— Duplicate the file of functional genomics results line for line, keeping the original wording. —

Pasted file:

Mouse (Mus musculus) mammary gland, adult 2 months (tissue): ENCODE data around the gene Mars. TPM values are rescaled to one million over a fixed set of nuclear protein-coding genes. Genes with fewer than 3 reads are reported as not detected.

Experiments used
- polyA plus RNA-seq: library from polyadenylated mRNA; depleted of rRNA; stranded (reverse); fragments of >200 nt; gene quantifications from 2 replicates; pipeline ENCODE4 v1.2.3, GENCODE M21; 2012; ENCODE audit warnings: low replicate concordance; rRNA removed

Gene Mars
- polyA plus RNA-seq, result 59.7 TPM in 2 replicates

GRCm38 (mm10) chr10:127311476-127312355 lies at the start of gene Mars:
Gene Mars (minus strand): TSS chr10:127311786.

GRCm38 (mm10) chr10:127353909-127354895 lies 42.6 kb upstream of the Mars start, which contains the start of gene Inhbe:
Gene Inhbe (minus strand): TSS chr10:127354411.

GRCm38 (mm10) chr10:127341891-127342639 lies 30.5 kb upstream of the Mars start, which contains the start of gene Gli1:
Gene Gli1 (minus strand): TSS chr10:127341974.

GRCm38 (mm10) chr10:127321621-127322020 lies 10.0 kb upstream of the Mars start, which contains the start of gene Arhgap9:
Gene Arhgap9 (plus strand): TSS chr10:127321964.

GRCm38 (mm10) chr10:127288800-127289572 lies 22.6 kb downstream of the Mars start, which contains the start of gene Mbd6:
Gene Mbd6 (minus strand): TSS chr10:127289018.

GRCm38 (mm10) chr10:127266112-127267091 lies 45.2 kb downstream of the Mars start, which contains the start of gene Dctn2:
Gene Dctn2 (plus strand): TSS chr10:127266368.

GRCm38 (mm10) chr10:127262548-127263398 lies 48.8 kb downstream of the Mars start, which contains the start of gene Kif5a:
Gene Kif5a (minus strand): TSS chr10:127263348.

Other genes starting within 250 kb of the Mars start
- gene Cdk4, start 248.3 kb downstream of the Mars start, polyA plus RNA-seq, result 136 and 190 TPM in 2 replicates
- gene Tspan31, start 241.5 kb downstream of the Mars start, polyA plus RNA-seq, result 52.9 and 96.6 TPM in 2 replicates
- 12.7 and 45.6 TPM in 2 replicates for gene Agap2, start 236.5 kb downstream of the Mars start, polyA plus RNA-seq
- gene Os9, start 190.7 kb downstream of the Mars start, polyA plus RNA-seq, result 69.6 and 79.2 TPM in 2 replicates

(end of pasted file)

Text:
Mouse (Mus musculus) mammary gland, adult 2 months (tissue): ENCODE data around the gene Mars. TPM values are rescaled to one million over a fixed set of nuclear protein-coding genes. Genes with fewer than 3 reads are reported as not detected.

Experiments used
- polyA plus RNA-seq: library from polyadenylated mRNA; depleted of rRNA; stranded (reverse); fragments of >200 nt; gene quantifications from 2 replicates; pipeline ENCODE4 v1.2.3, GENCODE M21; 2012; ENCODE audit warnings: low replicate concordance; rRNA removed

Gene Mars
- polyA plus RNA-seq, result 59.7 TPM in 2 replicates

GRCm38 (mm10) chr10:127311476-127312355 lies at the start of gene Mars:
Gene Mars (minus strand): TSS chr10:127311786.

GRCm38 (mm10) chr10:127353909-127354895 lies 42.6 kb upstream of the Mars start, which contains the start of gene Inhbe:
Gene Inhbe (minus strand): TSS chr10:127354411.

GRCm38 (mm10) chr10:127341891-127342639 lies 30.5 kb upstream of the Mars start, which contains the start of gene Gli1:
Gene Gli1 (minus strand): TSS chr10:127341974.

GRCm38 (mm10) chr10:127321621-127322020 lies 10.0 kb upstream of the Mars start, which contains the start of gene Arhgap9:
Gene Arhgap9 (plus strand): TSS chr10:127321964.

GRCm38 (mm10) chr10:127288800-127289572 lies 22.6 kb downstream of the Mars start, which contains the start of gene Mbd6:
Gene Mbd6 (minus strand): TSS chr10:127289018.

GRCm38 (mm10) chr10:127266112-127267091 lies 45.2 kb downstream of the Mars start, which contains the start of gene Dctn2:
Gene Dctn2 (plus strand): TSS chr10:127266368.

GRCm38 (mm10) chr10:127262548-127263398 lies 48.8 kb downstream of the Mars start, which contains the start of gene Kif5a:
Gene Kif5a (minus strand): TSS chr10:127263348.

Other genes starting within 250 kb of the Mars start
- gene Cdk4, start 248.3 kb downstream of the Mars start, polyA plus RNA-seq, result 136 and 190 TPM in 2 replicates
- gene Tspan31, start 241.5 kb downstream of the Mars start, polyA plus RNA-seq, result 52.9 and 96.6 TPM in 2 replicates
- 12.7 and 45.6 TPM in 2 replicates for gene Agap2, start 236.5 kb downstream of the Mars start, polyA plus RNA-seq
- gene Os9, start 190.7 kb downstream of the Mars start, polyA plus RNA-seq, result 69.6 and 79.2 TPM in 2 replicates